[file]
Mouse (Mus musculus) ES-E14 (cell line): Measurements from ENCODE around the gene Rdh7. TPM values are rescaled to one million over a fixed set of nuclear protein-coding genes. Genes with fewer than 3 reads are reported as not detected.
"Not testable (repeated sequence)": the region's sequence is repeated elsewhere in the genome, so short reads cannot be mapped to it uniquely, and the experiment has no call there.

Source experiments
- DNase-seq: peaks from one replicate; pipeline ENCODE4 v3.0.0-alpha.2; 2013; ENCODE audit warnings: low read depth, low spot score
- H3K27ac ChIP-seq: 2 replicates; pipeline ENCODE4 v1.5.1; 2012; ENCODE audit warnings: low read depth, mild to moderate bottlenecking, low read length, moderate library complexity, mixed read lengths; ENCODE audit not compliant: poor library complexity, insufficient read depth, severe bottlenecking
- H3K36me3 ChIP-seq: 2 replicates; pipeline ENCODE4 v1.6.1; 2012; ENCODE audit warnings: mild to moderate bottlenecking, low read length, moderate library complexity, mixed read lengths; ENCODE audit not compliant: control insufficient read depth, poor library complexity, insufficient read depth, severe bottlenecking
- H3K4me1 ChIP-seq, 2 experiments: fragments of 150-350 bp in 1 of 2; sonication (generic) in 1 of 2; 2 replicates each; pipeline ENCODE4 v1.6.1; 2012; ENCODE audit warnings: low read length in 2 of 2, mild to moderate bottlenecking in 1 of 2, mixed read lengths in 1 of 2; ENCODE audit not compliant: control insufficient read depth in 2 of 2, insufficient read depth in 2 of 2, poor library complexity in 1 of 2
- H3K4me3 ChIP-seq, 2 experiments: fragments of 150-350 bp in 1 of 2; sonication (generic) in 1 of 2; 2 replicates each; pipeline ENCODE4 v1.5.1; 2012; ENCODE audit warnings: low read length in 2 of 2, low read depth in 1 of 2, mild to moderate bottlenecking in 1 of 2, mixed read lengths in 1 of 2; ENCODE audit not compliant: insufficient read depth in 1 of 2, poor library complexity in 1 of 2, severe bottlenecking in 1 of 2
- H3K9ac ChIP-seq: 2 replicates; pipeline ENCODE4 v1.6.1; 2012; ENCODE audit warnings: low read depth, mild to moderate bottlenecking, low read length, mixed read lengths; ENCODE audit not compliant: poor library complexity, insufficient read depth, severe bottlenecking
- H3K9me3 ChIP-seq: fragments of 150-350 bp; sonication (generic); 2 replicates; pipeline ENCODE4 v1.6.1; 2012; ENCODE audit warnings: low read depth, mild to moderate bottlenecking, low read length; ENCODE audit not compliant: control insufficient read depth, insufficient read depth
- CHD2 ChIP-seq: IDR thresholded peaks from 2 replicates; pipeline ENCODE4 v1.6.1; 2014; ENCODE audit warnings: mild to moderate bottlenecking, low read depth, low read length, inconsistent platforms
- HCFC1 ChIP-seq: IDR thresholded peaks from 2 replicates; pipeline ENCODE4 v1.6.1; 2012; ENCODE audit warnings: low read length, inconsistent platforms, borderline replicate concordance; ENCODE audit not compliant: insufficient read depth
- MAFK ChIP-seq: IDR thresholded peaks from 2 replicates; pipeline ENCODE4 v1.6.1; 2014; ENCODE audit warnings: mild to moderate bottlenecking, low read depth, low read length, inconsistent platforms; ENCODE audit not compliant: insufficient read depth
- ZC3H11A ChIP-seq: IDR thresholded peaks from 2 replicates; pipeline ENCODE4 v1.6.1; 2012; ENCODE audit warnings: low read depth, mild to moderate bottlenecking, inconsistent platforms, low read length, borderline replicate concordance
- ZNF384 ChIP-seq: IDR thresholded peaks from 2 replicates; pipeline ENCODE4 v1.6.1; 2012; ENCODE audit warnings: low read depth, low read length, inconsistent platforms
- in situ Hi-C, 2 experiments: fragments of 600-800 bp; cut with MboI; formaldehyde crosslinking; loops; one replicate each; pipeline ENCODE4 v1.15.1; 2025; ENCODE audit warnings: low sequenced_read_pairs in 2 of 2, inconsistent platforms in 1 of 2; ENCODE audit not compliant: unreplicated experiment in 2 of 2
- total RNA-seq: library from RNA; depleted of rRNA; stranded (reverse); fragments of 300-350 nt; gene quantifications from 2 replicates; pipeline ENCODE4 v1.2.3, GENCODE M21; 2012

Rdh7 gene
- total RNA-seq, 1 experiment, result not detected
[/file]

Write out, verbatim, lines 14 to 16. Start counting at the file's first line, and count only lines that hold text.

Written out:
- ZC3H11A ChIP-seq: IDR thresholded peaks from 2 replicates; pipeline ENCODE4 v1.6.1; 2012; ENCODE audit warnings: low read depth, mild to moderate bottlenecking, inconsistent platforms, low read length, borderline replicate concordance
- ZNF384 ChIP-seq: IDR thresholded peaks from 2 replicates; pipeline ENCODE4 v1.6.1; 2012; ENCODE audit warnings: low read depth, low read length, inconsistent platforms
- in situ Hi-C, 2 experiments: fragments of 600-800 bp; cut with MboI; formaldehyde crosslinking; loops; one replicate each; pipeline ENCODE4 v1.15.1; 2025; ENCODE audit warnings: low sequenced_read_pairs in 2 of 2, inconsistent platforms in 1 of 2; ENCODE audit not compliant: unreplicated experiment in 2 of 2